Atlanta Test-Cheating Scandal Hurt Reading Performance, Study Finds
A new study commissioned by the Atlanta public schools found that the district's test-cheating scandal disproportionately affected black students and sparked an increase in charter school enrollment in the city.
In the report, "The Long-Run Effects of Teacher Cheating on Student Outcomes," researchers from Atlanta-based Georgia State University found little evidence that the cheating had a significant effect on student attendance or behavior.
The researchers focused on the relationship between teacher cheating and post‐cheating student test scores, attendance, and behavior. The report concluded that evidence of negative effects in math was mixed, but the damage to performance in reading and English language arts was significant.
The Atlanta Journal-Constitution first reported the study's findings. The newspaper reports that the district will use the study to track the progress of affected students, evaluate the services they have received, and to consider any other remediation program they need to keep them on the path to graduation.
A Fulton County, Ga., judge sentenced eight of the 11 former Atlanta schools employees convicted in the test-cheating scandal to prison. A state investigation into cheating led to indictments of 35 Atlanta educators who, prosecutors said, changed answers on student tests because of the pressure to boost test scores. Many of the educators reached plea agreements in exchange for their cooperation with prosecutors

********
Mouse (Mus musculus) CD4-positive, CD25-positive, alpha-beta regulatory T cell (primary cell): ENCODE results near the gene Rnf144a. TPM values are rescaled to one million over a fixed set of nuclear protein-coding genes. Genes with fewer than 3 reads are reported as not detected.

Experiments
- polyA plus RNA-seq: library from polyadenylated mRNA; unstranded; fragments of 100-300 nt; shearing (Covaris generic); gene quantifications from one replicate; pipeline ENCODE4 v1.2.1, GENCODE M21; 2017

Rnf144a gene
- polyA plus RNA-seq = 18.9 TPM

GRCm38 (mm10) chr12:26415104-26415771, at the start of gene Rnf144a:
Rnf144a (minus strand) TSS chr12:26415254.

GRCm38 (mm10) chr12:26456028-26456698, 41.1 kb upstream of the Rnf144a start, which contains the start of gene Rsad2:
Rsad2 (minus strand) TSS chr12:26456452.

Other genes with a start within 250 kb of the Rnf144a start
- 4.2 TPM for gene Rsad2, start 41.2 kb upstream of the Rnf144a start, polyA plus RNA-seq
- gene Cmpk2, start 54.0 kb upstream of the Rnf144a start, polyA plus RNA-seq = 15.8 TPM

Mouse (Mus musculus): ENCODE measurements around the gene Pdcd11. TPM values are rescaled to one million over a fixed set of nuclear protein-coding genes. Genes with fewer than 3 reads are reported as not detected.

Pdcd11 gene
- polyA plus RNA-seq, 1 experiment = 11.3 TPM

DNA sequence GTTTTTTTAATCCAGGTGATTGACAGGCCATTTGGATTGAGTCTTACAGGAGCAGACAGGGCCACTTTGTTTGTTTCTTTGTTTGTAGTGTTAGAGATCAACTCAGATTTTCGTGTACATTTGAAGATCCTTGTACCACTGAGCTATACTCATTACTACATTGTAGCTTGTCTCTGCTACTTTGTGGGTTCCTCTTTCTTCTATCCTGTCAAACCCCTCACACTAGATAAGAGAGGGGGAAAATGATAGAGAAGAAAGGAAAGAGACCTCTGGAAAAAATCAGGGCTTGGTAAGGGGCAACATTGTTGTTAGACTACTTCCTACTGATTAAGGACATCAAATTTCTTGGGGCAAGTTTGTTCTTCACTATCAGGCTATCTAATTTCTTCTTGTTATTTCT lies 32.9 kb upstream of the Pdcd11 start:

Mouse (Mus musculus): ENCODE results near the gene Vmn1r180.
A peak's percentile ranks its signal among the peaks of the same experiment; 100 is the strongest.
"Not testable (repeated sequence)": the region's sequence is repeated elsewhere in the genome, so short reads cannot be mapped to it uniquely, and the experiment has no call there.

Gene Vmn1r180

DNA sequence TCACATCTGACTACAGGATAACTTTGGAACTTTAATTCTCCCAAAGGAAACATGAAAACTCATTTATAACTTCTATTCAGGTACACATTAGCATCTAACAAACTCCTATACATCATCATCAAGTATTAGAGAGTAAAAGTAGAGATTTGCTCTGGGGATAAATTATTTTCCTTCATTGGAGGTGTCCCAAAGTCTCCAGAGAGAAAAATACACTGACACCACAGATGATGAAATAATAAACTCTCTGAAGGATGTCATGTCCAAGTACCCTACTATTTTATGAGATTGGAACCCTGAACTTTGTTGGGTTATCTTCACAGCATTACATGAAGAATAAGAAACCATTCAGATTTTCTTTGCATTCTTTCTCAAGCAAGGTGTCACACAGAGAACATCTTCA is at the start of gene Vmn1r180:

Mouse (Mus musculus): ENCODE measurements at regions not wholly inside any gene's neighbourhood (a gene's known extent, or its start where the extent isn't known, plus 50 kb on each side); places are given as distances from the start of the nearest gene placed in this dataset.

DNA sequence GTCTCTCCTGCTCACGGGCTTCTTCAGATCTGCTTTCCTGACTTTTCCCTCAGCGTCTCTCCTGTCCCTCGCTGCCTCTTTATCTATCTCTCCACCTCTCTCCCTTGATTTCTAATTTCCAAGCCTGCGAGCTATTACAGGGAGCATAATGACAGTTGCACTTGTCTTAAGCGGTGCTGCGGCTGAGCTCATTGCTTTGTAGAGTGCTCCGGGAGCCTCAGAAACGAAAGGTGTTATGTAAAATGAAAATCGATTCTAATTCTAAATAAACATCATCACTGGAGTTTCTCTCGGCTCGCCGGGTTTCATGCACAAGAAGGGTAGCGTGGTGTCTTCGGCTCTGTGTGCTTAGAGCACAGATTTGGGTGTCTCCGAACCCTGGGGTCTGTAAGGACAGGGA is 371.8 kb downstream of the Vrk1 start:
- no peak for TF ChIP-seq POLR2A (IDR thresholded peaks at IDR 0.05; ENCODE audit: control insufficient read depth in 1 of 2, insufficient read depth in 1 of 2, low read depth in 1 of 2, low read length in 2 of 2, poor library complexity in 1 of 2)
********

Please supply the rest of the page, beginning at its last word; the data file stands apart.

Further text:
Here's a link to Education Week's coverage of the investigation, fallout, and trial.
Citing increases in charter school enrollment in the two years after investigators unearthed the cheating, the Georgia State University researchers also found "evidence that the cheating scandal led to a movement away from traditional public schools and into the charter sector."
The report used test-erasure analysis data to conclude that about 7,000 students likely had their answers manipulated. More than half were still enrolled in the Atlanta school system at the beginning of the 2014-15 school year.
Here's a summary report of the study compiled by the Atlanta school district.
In the summary, the authors wrote that while 75 percent of district's students are black, 98 percent of the students identified as having the largest number of erasures on their answer documents were black.
"The data also shows that the performance of students in this group is lower than the district as a whole," according to the summary. "However, it should be noted that it is difficult from these data to assign causes for the differences. For example, this summary did not attempt to control for other important variables such as teacher experience, teacher quality, and other school climate and culture variables that may well have impacted students in these schools."